FOIA Advisor

Testing

Q&A: Goin' back to Indiana

Q&A (2015-16)Allan BlutsteinComment

Q.  The Freelandville Regional Sewer Board posted the water usage of several customers as the biggest water users in town. Those of us on the list are asking to see individual water usage for the whole town. The Board has refused. Do we have a right to ask for this information?

A.  I encourage you to contact Indiana's Public Access Counselor ("PAC"), a state agency that provides *free* advice and assistance concerning Indiana's public access laws.  Having said that, I believe that you entitled to certain information that you seek, but not to all of it.

The threshold issue is whether the sewer board is a "public agency."  The Access to Public Records Act (APRA) defines a public agency very broadly to include boards, commissions, departments and offices exercising administrative, judicial or legislative power; counties, townships, cities, law enforcement agencies; school corporations; advisory commissions, committees and bodies; license branches; the lottery commission and the gaming commission.  Additionally, an entity that is maintained or supported, in whole or in part, by public funds may fall within the APRA.  See Indiana Code § 5-14-3-2.  In my opinion, the sewer board falls within this definition.  Indeed, the Public Access Counselor assumed as much in responding to the following complaint against the Luce Township Regional Sewer Board.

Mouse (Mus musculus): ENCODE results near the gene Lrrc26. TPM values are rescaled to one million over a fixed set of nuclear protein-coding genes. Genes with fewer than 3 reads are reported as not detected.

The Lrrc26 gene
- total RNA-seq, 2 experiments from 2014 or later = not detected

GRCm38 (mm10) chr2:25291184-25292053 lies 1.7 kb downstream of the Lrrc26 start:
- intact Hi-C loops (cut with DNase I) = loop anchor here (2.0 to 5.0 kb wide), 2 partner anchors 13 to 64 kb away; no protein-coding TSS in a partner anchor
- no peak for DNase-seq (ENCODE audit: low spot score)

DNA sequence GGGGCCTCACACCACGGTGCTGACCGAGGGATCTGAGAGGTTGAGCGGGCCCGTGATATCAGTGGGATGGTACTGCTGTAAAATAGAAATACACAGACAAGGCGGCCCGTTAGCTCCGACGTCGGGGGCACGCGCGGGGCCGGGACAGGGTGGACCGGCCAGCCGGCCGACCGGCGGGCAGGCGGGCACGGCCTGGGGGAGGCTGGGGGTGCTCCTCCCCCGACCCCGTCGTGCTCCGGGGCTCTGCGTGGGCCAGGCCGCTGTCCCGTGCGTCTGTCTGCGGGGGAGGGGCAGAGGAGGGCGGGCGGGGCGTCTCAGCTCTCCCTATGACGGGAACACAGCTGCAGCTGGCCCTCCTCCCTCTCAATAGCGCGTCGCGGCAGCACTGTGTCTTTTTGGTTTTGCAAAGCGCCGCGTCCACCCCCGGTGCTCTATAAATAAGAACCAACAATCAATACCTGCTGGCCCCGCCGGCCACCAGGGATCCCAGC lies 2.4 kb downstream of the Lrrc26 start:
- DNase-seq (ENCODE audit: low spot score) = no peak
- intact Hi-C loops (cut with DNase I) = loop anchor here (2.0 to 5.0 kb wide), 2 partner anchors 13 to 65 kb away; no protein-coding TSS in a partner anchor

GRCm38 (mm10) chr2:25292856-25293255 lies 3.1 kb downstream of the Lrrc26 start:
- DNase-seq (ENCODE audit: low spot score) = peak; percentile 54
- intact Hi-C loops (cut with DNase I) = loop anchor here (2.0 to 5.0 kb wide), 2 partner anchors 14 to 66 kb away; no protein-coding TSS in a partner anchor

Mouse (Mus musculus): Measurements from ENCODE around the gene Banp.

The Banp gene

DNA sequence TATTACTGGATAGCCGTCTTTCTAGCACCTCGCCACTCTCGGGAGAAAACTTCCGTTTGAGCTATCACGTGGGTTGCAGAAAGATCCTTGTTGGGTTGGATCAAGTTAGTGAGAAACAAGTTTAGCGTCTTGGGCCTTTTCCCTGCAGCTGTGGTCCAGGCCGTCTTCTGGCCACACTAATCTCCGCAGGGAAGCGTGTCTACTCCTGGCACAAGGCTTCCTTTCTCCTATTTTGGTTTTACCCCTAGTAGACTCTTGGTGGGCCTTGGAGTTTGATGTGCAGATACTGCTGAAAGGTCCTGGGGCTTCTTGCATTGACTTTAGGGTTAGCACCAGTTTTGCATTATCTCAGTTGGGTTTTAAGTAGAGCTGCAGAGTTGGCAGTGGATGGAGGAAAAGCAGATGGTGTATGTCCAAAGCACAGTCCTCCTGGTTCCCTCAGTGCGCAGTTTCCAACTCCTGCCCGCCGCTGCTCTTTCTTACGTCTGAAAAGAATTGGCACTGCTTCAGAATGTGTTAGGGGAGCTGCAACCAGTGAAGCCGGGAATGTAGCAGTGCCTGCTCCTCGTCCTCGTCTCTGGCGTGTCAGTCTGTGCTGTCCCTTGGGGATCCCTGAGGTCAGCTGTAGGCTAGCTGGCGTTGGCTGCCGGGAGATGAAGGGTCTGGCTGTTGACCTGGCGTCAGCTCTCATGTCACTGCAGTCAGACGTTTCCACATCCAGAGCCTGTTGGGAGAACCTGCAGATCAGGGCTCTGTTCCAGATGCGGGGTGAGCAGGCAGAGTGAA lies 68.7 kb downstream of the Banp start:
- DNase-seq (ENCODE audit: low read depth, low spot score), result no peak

The next question is whether the contents of the documents you seek are protected from disclosure or must be released.  It appears from the APRA that the answer lies somewhere in between -- that is, the sewer board may choose to release or withhold certain information at its discretion.  Specifically, the APRA grants public agencies discretion whether to release or withhold the "[p]ersonal information concerning a customer of a municipally owned utility, including the customer’s telephone number, address, and Social Security number."  Ind. Code § 5-14-3-4(b)(20).  Other information relating to a utility such as structural elements, maps, computer data systems, etc. may also be withheld.   See Ind. Code § 5-14-3-4(b)(11) and (b)(19)(k).  Any information other than the discretionary elements listed above should be available to anyone.